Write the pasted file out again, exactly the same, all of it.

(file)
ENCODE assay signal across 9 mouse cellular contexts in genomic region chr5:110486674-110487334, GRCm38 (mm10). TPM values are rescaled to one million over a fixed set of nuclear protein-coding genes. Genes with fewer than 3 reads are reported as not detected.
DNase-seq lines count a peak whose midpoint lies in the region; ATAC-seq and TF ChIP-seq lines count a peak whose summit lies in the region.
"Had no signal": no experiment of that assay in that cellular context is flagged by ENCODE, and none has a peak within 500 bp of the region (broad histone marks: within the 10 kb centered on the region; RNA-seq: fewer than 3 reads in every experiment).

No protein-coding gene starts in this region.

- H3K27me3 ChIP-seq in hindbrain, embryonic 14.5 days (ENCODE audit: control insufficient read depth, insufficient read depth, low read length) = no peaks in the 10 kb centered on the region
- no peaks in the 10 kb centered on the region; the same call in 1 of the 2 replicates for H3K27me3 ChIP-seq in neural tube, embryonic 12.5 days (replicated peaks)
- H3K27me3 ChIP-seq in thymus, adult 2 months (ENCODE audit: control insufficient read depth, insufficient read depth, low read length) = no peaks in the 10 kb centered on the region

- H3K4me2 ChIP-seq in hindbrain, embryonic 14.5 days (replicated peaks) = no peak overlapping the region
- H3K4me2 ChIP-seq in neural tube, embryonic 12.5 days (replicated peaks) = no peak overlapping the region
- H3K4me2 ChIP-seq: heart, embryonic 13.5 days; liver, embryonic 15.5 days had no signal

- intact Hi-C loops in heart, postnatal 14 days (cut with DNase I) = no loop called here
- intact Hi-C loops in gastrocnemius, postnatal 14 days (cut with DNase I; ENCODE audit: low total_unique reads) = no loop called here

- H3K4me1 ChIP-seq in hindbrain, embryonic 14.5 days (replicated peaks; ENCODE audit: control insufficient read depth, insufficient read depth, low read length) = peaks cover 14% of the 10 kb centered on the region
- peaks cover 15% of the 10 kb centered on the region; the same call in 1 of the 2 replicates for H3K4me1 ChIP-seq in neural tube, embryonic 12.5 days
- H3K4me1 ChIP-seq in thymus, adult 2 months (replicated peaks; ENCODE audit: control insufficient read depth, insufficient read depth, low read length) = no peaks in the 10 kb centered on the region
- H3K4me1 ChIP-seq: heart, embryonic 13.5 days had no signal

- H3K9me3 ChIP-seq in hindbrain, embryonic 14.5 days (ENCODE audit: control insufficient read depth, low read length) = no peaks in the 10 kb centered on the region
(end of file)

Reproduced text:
ENCODE assay signal across 9 mouse cellular contexts in genomic region chr5:110486674-110487334, GRCm38 (mm10). TPM values are rescaled to one million over a fixed set of nuclear protein-coding genes. Genes with fewer than 3 reads are reported as not detected.
DNase-seq lines count a peak whose midpoint lies in the region; ATAC-seq and TF ChIP-seq lines count a peak whose summit lies in the region.
"Had no signal": no experiment of that assay in that cellular context is flagged by ENCODE, and none has a peak within 500 bp of the region (broad histone marks: within the 10 kb centered on the region; RNA-seq: fewer than 3 reads in every experiment).

No protein-coding gene starts in this region.

- H3K27me3 ChIP-seq in hindbrain, embryonic 14.5 days (ENCODE audit: control insufficient read depth, insufficient read depth, low read length) = no peaks in the 10 kb centered on the region
- no peaks in the 10 kb centered on the region; the same call in 1 of the 2 replicates for H3K27me3 ChIP-seq in neural tube, embryonic 12.5 days (replicated peaks)
- H3K27me3 ChIP-seq in thymus, adult 2 months (ENCODE audit: control insufficient read depth, insufficient read depth, low read length) = no peaks in the 10 kb centered on the region

- H3K4me2 ChIP-seq in hindbrain, embryonic 14.5 days (replicated peaks) = no peak overlapping the region
- H3K4me2 ChIP-seq in neural tube, embryonic 12.5 days (replicated peaks) = no peak overlapping the region
- H3K4me2 ChIP-seq: heart, embryonic 13.5 days; liver, embryonic 15.5 days had no signal

- intact Hi-C loops in heart, postnatal 14 days (cut with DNase I) = no loop called here
- intact Hi-C loops in gastrocnemius, postnatal 14 days (cut with DNase I; ENCODE audit: low total_unique reads) = no loop called here

- H3K4me1 ChIP-seq in hindbrain, embryonic 14.5 days (replicated peaks; ENCODE audit: control insufficient read depth, insufficient read depth, low read length) = peaks cover 14% of the 10 kb centered on the region
- peaks cover 15% of the 10 kb centered on the region; the same call in 1 of the 2 replicates for H3K4me1 ChIP-seq in neural tube, embryonic 12.5 days
- H3K4me1 ChIP-seq in thymus, adult 2 months (replicated peaks; ENCODE audit: control insufficient read depth, insufficient read depth, low read length) = no peaks in the 10 kb centered on the region
- H3K4me1 ChIP-seq: heart, embryonic 13.5 days had no signal

- H3K9me3 ChIP-seq in hindbrain, embryonic 14.5 days (ENCODE audit: control insufficient read depth, low read length) = no peaks in the 10 kb centered on the region